Karnataka first became familiar with Sushma Swaraj when she chose to contest the Lok Sabha election in the iron-ore rich constituency of Ballari - then called Bellary - against the Congress's Sonia Gandhi. Political watchers were, of course, already familiar with her image; with her big bindi and saree, she stood out in a sea of male politicians.
In 1999, we lost count of the number of trips we made between our NDTV bureau base in Bengaluru to dusty Bellary as we covered this feisty campaign and the contest between these two women. On one of the trips, I was in the room next to hers at one of the town's simple hotels. On a campaign trail, you can always tell the presence of a candidate by the number of people with them and those waiting to meet them. The hotel was like a party office.
The challenge she took on was a big one. Bellary had voted Congress since Independence. I remember one elderly woman there telling me she would vote for Indira Gandhi, years after the former Prime Minister's death. It was, to use a word popular with political journalists, a Congress 'bastion'.
Sushma Swaraj took to the campaign with vigour. She swiftly learnt enough Kannada to address public meetings, to the delight of the crowds who came out to hear her. She did lose that election, but she triggered a change in the region, opening it up to the BJP. She did that by taking the help of - and helping - the Reddy brothers of Bellary. G Janardhana Reddy and his brothers Karunakara and Somashekar, millionaire mining barons, helped Ms Swaraj familiarise herself with their home district. And she helped them gain a foothold in politics. They described her as their mother. The images of her blessing them were widely spread through television and newspapers; WhatsApp was still far into the future.
Sushma Swaraj did not disappear from Bellary after her defeat. She visited the city for many consecutive years on the occasion of the Varamahalakshmi Puja which she celebrated with the Reddy family.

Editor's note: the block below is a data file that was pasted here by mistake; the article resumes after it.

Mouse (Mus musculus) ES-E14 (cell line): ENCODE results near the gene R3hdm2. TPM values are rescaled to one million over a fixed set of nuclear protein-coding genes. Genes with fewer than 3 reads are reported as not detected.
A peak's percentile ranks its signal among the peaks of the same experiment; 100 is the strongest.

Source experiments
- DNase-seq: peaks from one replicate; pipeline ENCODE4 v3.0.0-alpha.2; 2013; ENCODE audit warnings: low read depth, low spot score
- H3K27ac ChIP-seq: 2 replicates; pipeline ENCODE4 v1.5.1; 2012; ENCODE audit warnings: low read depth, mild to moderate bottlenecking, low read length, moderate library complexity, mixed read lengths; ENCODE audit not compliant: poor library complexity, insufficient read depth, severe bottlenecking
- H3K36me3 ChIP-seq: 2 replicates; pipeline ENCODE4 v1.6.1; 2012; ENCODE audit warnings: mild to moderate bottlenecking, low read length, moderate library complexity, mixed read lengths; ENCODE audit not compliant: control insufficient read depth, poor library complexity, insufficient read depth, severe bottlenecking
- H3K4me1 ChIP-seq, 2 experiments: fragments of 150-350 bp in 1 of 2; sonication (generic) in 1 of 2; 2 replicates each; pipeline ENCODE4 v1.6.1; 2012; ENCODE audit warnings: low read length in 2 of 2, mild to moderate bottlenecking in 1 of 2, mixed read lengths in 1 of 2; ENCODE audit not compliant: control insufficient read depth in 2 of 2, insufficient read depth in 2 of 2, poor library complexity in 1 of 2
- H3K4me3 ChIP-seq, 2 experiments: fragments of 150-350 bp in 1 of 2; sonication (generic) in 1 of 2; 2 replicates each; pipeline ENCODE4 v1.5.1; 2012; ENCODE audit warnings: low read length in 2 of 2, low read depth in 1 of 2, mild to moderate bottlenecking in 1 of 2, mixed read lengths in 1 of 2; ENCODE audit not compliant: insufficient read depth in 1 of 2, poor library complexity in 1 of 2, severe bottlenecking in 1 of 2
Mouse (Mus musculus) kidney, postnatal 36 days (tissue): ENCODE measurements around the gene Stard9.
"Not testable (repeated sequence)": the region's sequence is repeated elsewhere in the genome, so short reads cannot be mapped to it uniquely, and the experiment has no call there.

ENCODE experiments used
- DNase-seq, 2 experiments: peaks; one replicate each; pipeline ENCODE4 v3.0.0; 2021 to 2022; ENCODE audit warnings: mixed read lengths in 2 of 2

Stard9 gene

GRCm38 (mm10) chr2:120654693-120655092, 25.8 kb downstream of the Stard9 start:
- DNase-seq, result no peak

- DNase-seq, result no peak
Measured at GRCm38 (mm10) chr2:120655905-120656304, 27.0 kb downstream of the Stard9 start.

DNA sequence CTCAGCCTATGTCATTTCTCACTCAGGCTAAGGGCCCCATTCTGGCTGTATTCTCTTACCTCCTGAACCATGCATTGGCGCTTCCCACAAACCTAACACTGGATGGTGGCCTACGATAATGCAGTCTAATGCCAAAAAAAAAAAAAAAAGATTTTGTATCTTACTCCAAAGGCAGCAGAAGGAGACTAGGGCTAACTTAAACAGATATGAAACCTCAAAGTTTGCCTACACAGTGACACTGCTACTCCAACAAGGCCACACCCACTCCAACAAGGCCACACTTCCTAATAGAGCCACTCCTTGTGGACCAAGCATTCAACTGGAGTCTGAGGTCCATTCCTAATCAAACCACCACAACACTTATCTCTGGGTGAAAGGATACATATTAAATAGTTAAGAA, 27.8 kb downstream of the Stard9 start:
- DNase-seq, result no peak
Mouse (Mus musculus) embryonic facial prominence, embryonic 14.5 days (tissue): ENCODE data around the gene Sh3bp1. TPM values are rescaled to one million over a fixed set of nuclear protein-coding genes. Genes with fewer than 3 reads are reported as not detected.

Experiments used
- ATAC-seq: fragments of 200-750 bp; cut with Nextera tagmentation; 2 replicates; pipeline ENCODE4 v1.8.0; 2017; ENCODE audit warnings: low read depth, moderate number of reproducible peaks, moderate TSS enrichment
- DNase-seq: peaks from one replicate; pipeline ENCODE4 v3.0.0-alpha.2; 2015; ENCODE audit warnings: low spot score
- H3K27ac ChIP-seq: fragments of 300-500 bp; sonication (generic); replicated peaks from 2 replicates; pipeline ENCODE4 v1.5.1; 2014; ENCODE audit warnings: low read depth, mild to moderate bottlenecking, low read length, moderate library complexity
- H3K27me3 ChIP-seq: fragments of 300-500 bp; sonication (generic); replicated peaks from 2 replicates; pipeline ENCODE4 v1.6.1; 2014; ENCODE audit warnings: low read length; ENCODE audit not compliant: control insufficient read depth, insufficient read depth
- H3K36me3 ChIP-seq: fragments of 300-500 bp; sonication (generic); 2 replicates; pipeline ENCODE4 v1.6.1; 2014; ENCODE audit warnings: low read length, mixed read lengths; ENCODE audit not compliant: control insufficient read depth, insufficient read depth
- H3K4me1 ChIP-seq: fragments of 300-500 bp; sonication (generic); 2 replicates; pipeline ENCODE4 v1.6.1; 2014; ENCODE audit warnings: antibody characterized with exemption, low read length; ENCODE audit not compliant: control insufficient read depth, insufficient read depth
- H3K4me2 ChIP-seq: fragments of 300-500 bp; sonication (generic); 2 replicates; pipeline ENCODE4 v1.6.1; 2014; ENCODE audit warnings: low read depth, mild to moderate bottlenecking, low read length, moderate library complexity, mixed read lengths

The combination worked. Bellary shifted away from the Congress and towards the BJP, which won and held the seat for many years. After a win for the Congress in the 2018 by-election, it went back to the BJP in this year's election.
But allegations connected to illegal mining against Janardhan Reddy continued to grow. And that led to my seeing an angry side of the genial politician. On one of her Varamahalakshmi Puja visits to Bellary which I was reporting on, I asked her about her connection to the Reddys who were becoming increasingly controversial. It was 20 years ago and I cannot remember if she actually said the words or if it was just the message of her eyes, but the message was clear: "Do not ask me this question at this time".
I do remember that I got no answer.
Soon after, Sushma Swaraj distanced herself from the Reddys. She stopped her Bellary visits. But the family continued to speak of her with admiration.
Her warmth, her vitality, her responses to people who sought her help will be remembered. And the tributes are pouring in even from political adversaries. I remember her every year when Varamahalakshmi Puja rolls around. Coincidentally, it is just around the corner. Sushma Swaraj is gone. But will not be forgotten. In Bellary or elsewhere.
Maya Sharma is Executive Editor - South
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